Over a billion people in this world smoke. And about one-third of all adult smokers in the world smoke regularly. Each cigarette carton represents a day and a half lost life and a regular smoker smokes around 10 cigarettes a day, that is half a carton.
Smokers are at most risk of developing cardiovascular diseases, stroke, and lung cancer.
Studies show that 50% of the people who die from smoking-related diseases die in middle age – each losing more than 20 years of life expectancy. Imagine the things you’d miss in all these years. Is the time you spent inhaling and exhaling smoke worth the lost years?
If you are reading this, you’re probably in search of practical ways to quit smoking altogether. This decision of yours to quit itself is a smart one. You’re taking a step to have a better future.
The question is – what kind of steps can you take to get rid of this addictive habit that has been stuck with you for a while? Quitting does not happen in one single day. It is a series of events that need to be done on a lot of days or even months. But the benefits are for a lifetime.
The planning stage for quitting itself is a battle. But small steps can go a long way in your journey to quit! Here are 5 steps to quit smoking:
Reason to plan
Find reasons strong enough to keep you motivated. Think of how much your loved ones need you, of the killer diseases you will get if you do not stop smoking, and of the emotions that your family goes through while seeing you get weaker. Once you’ve found a reason that is strong enough – strengthen your willpower and set a mood to plan.
Plan to prepare
This is an important stage because when you put efforts into planning, knowingly or unknowingly, you become more focused and confident to quit.
Now that you’ve decided to quit, the first thing you need to do is pick a date. Your quit date should not be too far and should give you enough time to prepare for it. Rearrange your environment and stay away from any situations that will ‘trigger’ your smoking urges.
If you have already tried quitting before and failed, recollect what made you give up in the end. Plan how not to get into such situations that may influence you to give up.
Prepare to quit
Prepare for the challenges you may face right from your quit date. Throw away your cigarette (including the empty cartons), lighters and ashtrays. Stock up on things that will keep your mouth occupied – such as hard candy, sugarless gum, straws, and toothpicks. Stay away from friends or relatives who smoke may not be always possible but what you can do though, is to tell them about your serious plan to quit smoking and ask them not to smoke near you – or even better – ask them to join you in your journey. Doing this will motivate you even further.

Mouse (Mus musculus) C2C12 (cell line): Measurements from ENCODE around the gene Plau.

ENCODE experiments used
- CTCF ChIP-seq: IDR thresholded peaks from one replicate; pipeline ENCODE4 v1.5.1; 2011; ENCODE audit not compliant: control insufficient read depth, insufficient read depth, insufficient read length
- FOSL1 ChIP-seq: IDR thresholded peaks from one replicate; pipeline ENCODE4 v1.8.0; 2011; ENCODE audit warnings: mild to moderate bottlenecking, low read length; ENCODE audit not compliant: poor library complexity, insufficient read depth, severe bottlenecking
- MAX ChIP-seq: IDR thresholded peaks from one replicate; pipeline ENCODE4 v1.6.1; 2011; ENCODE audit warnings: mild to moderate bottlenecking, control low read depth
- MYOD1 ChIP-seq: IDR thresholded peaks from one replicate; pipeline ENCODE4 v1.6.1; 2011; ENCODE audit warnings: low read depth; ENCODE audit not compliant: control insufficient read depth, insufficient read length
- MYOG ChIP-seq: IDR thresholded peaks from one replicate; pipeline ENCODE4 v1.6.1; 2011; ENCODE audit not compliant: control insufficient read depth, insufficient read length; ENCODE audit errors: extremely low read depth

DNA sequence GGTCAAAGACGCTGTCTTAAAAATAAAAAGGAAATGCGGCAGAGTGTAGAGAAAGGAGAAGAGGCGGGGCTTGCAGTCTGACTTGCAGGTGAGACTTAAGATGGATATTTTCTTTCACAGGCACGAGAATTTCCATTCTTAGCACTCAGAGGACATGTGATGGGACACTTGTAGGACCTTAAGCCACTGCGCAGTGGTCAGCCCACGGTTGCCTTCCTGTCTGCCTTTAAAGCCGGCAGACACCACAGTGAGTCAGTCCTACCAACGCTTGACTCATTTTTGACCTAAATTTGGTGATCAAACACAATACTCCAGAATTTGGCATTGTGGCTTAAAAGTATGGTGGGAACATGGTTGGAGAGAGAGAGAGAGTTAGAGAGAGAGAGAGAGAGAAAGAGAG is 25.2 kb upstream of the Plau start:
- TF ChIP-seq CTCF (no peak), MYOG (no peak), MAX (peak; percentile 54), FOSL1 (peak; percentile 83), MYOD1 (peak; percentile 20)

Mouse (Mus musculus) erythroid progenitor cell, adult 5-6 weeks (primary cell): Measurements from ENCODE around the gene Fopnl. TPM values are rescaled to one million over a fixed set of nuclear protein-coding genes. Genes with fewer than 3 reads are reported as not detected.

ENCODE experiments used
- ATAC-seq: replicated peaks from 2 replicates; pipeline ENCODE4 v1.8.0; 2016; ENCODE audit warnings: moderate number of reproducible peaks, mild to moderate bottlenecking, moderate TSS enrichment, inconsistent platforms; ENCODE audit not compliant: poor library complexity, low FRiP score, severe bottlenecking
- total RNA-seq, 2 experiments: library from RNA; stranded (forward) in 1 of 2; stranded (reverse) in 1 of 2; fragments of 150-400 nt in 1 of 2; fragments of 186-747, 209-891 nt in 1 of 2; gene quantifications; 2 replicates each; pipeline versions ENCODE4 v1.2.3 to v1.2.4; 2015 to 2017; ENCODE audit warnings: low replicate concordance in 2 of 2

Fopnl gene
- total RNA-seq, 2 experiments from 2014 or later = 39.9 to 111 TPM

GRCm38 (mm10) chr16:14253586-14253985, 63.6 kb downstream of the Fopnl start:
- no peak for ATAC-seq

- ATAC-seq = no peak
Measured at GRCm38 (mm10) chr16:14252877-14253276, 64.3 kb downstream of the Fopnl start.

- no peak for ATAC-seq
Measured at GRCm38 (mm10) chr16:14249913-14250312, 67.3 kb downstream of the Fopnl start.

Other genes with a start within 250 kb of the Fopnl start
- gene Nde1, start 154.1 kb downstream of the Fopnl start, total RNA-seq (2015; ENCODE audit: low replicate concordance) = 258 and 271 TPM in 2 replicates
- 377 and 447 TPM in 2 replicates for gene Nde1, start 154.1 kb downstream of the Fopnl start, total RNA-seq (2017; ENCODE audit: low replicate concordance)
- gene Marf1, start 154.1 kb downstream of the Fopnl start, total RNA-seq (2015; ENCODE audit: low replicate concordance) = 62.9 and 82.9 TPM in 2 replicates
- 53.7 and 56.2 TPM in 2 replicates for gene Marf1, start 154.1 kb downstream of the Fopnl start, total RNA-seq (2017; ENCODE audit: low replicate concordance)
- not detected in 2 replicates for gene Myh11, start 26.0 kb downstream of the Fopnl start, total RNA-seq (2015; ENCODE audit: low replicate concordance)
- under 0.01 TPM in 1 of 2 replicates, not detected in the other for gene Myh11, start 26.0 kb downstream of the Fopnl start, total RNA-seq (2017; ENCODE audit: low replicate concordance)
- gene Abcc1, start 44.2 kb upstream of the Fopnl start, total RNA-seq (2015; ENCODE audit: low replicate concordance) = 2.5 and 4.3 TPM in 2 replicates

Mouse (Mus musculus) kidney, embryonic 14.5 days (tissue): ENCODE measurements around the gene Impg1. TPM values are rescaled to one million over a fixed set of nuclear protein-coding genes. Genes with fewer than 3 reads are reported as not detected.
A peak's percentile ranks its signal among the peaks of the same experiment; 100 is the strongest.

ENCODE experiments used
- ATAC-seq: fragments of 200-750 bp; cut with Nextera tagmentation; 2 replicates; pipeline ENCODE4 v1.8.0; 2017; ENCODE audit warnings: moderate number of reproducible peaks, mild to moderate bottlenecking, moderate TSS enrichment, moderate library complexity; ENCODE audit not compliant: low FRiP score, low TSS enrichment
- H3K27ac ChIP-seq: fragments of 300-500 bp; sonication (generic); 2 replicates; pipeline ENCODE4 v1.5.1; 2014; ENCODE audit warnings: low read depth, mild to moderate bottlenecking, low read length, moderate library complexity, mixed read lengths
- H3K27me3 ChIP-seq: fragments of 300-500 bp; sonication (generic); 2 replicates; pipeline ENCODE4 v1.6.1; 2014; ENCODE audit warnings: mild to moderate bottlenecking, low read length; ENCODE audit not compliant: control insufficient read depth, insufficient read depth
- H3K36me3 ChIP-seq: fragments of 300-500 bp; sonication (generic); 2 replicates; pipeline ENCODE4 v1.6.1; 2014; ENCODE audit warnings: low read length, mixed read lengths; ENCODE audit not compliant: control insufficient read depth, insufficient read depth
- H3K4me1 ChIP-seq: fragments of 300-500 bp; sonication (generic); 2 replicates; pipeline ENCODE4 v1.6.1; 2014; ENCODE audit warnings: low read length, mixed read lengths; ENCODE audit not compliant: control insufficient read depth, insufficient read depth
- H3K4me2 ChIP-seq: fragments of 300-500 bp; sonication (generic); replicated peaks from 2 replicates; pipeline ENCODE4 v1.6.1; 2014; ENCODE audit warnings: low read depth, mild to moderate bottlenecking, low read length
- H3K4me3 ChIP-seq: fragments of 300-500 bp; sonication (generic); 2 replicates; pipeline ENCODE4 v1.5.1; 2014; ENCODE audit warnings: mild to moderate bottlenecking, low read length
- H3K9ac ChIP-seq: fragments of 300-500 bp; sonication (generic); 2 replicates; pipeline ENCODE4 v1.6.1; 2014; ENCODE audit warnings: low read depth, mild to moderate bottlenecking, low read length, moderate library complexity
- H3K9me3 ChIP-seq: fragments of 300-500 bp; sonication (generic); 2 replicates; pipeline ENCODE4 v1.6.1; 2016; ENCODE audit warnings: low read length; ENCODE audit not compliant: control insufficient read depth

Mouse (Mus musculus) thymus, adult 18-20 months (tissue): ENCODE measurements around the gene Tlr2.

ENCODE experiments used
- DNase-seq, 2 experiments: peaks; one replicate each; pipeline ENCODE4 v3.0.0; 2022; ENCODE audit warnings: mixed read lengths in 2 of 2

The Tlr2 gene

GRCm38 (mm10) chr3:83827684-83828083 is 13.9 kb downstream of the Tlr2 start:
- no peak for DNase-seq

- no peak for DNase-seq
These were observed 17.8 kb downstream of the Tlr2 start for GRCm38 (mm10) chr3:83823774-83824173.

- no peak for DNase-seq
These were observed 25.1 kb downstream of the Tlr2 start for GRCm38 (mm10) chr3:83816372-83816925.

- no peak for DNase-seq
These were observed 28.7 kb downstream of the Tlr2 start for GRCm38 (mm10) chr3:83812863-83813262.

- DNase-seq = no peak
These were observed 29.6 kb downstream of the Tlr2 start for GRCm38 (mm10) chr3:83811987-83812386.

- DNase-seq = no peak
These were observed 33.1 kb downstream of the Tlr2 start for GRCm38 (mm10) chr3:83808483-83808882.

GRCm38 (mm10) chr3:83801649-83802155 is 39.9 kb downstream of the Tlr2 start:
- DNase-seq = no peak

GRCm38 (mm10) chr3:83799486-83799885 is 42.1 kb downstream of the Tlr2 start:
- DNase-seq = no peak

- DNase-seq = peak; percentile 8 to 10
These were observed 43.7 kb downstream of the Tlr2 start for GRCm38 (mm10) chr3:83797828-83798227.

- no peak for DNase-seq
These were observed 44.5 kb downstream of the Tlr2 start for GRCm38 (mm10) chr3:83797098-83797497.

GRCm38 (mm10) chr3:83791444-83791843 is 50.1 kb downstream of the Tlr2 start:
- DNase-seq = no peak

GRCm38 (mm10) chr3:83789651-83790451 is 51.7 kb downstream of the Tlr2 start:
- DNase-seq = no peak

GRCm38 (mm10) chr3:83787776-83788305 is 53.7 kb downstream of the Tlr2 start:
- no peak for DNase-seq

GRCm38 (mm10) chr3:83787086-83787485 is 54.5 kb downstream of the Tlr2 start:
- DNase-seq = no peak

Quit to resurrect
Right from the day one of your quit date – try to stay busy. Keeping your mind busy will distract you from any smoking urges or cravings. Exercise, keep chewing gum and stay hydrated.
Try to spend time with people who have successfully quit smoking. Ask them about the kind of difficulties they faced, how they overcame it, and how they feel after quitting. Also identify specific situations, activities, feelings, and people that you can associate with smoking – and avoid them. For example, if you have a habit of smoking while having coffee then have water instead of coffee, if you have a habit of smoking after a meal then keep chewing on something after you’ve finished a meal, if you smoke while feeling tensed then try to stay away from potentially stressful situations.
Nicotine replacement therapy (NRT) is also effective in helping people quit smoking. NRT involves replacing cigarettes with nicotine substitutes such as nicotine gum, patch, inhaler and nasal spray. It is advised that you consult a doctor before using them because only a doctor will know what product is the best suited for you.
Resurrect to support
After you have successfully quit smoking, support a loved one in their quitting journey. You cannot make another person give up on smoking, the decision has to be theirs. But if they do make that decision, you can offer support and encouragement and ease the stress they face while quitting. This is the best thing to do to ensure that you do not relapse. So you’re not just helping them, but you’re helping yourself too.
Listening to them speak about their struggles and giving them advice will remind you of your quitting journey. Also, when you find them listening to your advice, it will make you feel empowered. It will make you realise you’ve achieved something that needed a great amount of effort and is impossible to a lot of people. You will never think about smoking again.
Once you’ve successfully quit, give yourself a reward! Keep aside the money you usually spend on cigarettes and ‘set smoke-free milestones’ like a week, 2 weeks or a month. Once you’ve got to one milestone, give yourself a treat – go out for a movie, buy some new clothes. Celebrate every day of your smoke-free life. You earned it!
Dr Mahadevan Ramachandran, a cardiac surgeon with over 15 years of independent experience in the premier hospitals of Kerala. He is currently working as Chief Consultant Cardiac Surgeon at the following hospitals:
Total Cardiac Care, Thiruvananthapuram
Cosmopolitan Hospital, Thiruvananthapuram
Azeezia Medical College, Kollam
NIMS Medicity, Neyyantinkara
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